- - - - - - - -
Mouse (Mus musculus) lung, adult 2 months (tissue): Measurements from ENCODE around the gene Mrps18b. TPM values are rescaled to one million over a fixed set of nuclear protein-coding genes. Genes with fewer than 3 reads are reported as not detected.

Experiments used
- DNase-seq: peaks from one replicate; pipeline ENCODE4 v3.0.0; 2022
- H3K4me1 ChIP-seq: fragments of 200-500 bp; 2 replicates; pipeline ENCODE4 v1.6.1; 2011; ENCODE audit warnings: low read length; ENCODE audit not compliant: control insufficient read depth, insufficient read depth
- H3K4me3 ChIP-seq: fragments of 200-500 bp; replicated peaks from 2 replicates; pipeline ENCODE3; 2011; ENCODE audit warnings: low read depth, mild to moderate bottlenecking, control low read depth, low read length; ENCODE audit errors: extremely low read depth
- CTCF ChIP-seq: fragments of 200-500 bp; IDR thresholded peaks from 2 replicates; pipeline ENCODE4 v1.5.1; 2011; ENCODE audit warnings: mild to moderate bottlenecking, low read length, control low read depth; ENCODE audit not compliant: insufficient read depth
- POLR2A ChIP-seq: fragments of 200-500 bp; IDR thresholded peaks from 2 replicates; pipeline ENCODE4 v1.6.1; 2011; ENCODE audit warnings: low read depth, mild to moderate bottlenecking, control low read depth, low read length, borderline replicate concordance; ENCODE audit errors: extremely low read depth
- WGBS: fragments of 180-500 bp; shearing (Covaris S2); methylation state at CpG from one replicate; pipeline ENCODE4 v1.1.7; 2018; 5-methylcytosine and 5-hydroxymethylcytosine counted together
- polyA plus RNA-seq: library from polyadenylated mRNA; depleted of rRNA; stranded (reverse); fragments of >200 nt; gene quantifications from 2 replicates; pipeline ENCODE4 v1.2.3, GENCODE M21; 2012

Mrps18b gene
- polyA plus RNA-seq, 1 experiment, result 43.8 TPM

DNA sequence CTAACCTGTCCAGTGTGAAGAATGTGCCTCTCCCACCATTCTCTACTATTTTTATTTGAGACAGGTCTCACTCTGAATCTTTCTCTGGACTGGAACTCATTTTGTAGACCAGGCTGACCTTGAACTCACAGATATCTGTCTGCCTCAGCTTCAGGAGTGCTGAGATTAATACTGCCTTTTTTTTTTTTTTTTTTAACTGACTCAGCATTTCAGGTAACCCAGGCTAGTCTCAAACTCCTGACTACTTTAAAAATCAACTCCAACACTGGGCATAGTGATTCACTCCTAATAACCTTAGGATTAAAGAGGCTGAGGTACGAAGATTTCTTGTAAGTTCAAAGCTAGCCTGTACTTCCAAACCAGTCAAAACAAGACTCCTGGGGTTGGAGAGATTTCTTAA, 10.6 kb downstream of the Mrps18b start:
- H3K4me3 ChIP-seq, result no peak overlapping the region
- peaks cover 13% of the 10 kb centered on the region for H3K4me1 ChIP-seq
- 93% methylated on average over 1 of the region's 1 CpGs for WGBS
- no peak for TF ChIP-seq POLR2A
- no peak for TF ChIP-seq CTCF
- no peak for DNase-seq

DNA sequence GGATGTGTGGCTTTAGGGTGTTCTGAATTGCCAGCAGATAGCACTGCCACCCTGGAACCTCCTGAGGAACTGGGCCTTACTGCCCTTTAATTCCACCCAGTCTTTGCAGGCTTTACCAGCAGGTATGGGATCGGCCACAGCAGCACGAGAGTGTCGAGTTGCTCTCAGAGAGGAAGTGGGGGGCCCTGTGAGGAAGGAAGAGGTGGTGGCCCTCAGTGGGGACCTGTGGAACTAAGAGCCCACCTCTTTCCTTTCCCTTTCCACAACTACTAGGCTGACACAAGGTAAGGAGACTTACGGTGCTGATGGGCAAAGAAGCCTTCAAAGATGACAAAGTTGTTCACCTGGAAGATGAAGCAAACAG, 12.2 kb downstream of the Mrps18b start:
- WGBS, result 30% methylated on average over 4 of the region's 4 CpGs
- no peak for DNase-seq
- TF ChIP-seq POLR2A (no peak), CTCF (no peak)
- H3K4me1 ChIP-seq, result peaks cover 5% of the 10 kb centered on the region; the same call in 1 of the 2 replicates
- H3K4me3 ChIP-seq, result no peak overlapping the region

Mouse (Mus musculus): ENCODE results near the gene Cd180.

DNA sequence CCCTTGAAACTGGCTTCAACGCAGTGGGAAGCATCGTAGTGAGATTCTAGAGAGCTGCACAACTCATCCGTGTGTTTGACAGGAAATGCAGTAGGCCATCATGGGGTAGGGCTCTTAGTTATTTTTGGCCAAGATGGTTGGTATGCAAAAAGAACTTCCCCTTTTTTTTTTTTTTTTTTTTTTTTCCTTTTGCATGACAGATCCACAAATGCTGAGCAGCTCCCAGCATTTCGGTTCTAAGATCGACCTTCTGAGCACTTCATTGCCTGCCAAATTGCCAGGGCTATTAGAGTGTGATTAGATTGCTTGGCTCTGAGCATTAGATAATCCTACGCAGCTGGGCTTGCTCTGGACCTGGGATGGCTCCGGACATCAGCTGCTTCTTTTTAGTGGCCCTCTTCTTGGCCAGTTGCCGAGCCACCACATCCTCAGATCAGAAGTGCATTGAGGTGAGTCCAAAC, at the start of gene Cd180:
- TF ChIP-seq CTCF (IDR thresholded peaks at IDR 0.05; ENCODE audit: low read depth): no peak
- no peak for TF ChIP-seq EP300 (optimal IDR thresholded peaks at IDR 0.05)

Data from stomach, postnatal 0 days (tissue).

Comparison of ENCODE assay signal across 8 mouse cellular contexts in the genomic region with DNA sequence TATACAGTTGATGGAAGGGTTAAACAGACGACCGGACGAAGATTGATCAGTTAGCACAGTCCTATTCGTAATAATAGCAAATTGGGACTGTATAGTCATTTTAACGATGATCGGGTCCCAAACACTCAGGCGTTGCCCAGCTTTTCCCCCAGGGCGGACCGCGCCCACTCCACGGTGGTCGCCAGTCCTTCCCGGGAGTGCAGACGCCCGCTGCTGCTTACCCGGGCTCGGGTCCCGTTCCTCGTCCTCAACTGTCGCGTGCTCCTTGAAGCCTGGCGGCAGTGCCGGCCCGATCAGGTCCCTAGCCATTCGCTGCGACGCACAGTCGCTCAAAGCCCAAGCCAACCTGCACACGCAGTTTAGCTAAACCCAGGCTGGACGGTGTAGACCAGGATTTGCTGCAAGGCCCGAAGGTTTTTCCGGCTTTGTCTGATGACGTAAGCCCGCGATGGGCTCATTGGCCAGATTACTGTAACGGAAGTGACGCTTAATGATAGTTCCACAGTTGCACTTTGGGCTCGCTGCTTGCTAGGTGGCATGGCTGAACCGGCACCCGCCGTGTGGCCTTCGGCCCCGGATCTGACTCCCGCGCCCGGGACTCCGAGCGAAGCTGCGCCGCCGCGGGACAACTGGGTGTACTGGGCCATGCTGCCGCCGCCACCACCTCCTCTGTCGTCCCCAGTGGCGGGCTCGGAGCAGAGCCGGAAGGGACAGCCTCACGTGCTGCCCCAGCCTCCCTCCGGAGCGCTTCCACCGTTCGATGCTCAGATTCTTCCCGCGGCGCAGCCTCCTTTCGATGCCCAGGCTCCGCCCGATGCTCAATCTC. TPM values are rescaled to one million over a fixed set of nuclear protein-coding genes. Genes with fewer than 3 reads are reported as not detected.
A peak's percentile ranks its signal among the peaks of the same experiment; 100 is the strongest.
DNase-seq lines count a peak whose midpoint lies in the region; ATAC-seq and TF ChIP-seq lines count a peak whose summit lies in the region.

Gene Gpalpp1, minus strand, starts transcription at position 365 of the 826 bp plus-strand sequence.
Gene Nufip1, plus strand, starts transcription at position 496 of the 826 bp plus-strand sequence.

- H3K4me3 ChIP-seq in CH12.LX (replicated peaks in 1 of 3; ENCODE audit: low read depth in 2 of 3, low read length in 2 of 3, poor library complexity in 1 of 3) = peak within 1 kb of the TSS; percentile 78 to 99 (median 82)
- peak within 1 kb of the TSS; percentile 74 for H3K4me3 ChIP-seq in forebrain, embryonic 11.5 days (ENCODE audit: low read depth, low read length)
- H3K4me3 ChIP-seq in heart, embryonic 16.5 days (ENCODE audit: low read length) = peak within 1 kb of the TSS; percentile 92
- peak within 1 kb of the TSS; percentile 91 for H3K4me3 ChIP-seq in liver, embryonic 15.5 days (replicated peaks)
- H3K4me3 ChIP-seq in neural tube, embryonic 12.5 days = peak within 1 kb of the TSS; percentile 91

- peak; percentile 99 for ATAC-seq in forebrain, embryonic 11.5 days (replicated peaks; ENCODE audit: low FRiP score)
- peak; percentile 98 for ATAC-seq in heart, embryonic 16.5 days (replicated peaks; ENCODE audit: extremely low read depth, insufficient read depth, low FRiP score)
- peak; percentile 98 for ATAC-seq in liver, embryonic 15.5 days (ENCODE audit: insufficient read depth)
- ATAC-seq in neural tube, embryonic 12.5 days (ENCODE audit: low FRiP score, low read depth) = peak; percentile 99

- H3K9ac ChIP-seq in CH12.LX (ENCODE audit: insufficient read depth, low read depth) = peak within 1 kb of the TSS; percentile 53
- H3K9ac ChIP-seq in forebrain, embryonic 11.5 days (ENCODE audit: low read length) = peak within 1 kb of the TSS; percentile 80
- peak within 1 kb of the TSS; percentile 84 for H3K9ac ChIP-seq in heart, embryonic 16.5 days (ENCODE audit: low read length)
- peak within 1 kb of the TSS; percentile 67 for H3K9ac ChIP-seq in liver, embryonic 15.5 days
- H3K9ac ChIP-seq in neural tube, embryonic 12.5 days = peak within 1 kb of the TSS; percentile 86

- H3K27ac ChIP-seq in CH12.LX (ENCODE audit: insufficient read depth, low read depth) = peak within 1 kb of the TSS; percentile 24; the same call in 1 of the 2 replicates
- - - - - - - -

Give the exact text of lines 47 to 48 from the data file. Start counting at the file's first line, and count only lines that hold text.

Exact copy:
- peak within 1 kb of the TSS; percentile 67 for H3K9ac ChIP-seq in liver, embryonic 15.5 days
- H3K9ac ChIP-seq in neural tube, embryonic 12.5 days = peak within 1 kb of the TSS; percentile 86